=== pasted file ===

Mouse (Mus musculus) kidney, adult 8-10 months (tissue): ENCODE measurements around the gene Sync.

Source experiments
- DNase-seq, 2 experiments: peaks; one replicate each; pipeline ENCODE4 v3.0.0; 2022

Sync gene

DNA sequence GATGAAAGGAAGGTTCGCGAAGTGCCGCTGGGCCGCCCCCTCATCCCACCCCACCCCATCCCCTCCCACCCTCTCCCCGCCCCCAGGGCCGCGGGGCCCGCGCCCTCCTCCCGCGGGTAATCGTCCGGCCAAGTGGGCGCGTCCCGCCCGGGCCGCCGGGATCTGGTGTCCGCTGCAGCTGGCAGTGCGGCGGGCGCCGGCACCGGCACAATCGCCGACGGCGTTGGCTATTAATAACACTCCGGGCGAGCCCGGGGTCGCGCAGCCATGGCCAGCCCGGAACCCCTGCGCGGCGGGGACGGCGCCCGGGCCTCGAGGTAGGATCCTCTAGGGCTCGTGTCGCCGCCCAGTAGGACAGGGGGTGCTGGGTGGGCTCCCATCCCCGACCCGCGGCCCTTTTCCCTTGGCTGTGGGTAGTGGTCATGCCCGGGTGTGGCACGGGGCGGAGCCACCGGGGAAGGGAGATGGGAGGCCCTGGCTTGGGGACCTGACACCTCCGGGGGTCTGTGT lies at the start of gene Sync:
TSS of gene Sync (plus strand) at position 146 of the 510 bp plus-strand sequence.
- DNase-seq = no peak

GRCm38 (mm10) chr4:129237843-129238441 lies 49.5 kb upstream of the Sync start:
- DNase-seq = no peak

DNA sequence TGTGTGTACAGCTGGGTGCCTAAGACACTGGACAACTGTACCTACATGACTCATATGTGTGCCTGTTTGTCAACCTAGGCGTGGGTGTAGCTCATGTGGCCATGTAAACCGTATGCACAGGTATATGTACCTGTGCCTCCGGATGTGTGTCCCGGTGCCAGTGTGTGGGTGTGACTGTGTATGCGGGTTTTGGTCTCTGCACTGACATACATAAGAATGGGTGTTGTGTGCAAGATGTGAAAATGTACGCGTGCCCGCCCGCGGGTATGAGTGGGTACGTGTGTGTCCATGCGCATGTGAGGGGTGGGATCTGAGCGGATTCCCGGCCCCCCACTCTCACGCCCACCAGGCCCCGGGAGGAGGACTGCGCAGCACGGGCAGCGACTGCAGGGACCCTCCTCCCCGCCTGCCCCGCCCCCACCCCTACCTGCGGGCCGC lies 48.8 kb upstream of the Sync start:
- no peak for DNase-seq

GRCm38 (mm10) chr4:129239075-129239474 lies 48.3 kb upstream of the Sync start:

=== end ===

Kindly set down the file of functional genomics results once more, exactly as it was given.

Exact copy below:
Mouse (Mus musculus) kidney, adult 8-10 months (tissue): ENCODE measurements around the gene Sync.

Source experiments
- DNase-seq, 2 experiments: peaks; one replicate each; pipeline ENCODE4 v3.0.0; 2022

Sync gene

DNA sequence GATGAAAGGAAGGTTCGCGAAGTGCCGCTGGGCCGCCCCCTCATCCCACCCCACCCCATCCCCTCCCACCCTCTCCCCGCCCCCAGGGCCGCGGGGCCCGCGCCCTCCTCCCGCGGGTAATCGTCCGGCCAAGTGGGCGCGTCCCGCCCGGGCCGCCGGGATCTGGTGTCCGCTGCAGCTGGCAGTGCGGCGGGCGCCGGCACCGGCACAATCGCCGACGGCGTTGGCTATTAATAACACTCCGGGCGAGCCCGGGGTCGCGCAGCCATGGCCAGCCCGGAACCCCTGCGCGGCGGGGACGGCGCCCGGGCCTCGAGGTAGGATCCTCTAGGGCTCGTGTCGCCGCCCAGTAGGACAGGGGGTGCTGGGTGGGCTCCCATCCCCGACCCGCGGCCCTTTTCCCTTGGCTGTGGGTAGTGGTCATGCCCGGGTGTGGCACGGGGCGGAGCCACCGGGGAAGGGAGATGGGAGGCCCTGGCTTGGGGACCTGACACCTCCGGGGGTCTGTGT lies at the start of gene Sync:
TSS of gene Sync (plus strand) at position 146 of the 510 bp plus-strand sequence.
- DNase-seq = no peak

GRCm38 (mm10) chr4:129237843-129238441 lies 49.5 kb upstream of the Sync start:
- DNase-seq = no peak

DNA sequence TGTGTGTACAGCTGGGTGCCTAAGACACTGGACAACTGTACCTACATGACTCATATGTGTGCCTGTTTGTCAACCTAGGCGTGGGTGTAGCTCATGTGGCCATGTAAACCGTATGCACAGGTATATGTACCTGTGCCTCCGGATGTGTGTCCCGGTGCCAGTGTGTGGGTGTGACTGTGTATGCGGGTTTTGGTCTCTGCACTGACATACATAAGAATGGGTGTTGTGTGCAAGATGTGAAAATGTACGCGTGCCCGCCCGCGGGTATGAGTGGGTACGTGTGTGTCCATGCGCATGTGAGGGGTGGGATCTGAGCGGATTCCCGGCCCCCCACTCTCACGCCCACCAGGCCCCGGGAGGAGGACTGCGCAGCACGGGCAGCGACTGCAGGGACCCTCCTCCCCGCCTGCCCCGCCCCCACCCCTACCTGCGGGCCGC lies 48.8 kb upstream of the Sync start:
- no peak for DNase-seq

GRCm38 (mm10) chr4:129239075-129239474 lies 48.3 kb upstream of the Sync start: